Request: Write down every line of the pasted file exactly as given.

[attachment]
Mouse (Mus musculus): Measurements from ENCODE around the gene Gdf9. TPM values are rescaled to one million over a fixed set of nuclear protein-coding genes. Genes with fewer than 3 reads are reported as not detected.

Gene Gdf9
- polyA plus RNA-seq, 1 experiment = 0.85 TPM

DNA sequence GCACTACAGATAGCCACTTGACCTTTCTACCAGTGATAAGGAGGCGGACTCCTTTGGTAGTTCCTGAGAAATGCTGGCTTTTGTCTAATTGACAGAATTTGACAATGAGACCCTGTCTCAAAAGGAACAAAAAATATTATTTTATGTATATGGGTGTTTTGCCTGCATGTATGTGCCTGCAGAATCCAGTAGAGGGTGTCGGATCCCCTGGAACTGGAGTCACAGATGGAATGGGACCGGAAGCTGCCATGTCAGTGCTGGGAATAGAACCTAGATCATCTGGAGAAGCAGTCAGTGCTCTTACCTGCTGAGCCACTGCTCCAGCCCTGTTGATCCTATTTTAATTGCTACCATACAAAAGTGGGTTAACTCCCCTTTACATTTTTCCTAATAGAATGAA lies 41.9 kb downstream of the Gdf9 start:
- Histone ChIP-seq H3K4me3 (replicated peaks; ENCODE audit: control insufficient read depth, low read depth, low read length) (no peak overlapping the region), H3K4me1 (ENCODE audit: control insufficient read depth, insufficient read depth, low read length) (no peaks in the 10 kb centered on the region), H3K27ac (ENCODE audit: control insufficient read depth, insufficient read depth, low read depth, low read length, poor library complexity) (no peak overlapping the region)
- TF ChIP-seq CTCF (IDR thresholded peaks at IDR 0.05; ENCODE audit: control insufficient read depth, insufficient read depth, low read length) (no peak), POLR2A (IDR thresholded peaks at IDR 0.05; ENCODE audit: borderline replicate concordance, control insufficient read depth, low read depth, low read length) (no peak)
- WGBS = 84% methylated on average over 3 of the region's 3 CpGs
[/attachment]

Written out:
Mouse (Mus musculus): Measurements from ENCODE around the gene Gdf9. TPM values are rescaled to one million over a fixed set of nuclear protein-coding genes. Genes with fewer than 3 reads are reported as not detected.

Gene Gdf9
- polyA plus RNA-seq, 1 experiment = 0.85 TPM

DNA sequence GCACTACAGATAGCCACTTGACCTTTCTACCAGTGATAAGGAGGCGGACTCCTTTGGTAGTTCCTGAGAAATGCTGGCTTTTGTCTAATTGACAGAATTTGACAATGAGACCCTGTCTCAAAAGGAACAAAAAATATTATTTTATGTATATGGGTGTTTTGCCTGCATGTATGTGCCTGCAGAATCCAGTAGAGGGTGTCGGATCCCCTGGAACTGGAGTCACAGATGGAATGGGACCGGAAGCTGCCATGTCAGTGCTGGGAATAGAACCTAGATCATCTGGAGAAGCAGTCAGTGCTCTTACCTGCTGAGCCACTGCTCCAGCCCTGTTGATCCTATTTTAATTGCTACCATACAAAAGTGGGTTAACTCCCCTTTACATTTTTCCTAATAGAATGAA lies 41.9 kb downstream of the Gdf9 start:
- Histone ChIP-seq H3K4me3 (replicated peaks; ENCODE audit: control insufficient read depth, low read depth, low read length) (no peak overlapping the region), H3K4me1 (ENCODE audit: control insufficient read depth, insufficient read depth, low read length) (no peaks in the 10 kb centered on the region), H3K27ac (ENCODE audit: control insufficient read depth, insufficient read depth, low read depth, low read length, poor library complexity) (no peak overlapping the region)
- TF ChIP-seq CTCF (IDR thresholded peaks at IDR 0.05; ENCODE audit: control insufficient read depth, insufficient read depth, low read length) (no peak), POLR2A (IDR thresholded peaks at IDR 0.05; ENCODE audit: borderline replicate concordance, control insufficient read depth, low read depth, low read length) (no peak)
- WGBS = 84% methylated on average over 3 of the region's 3 CpGs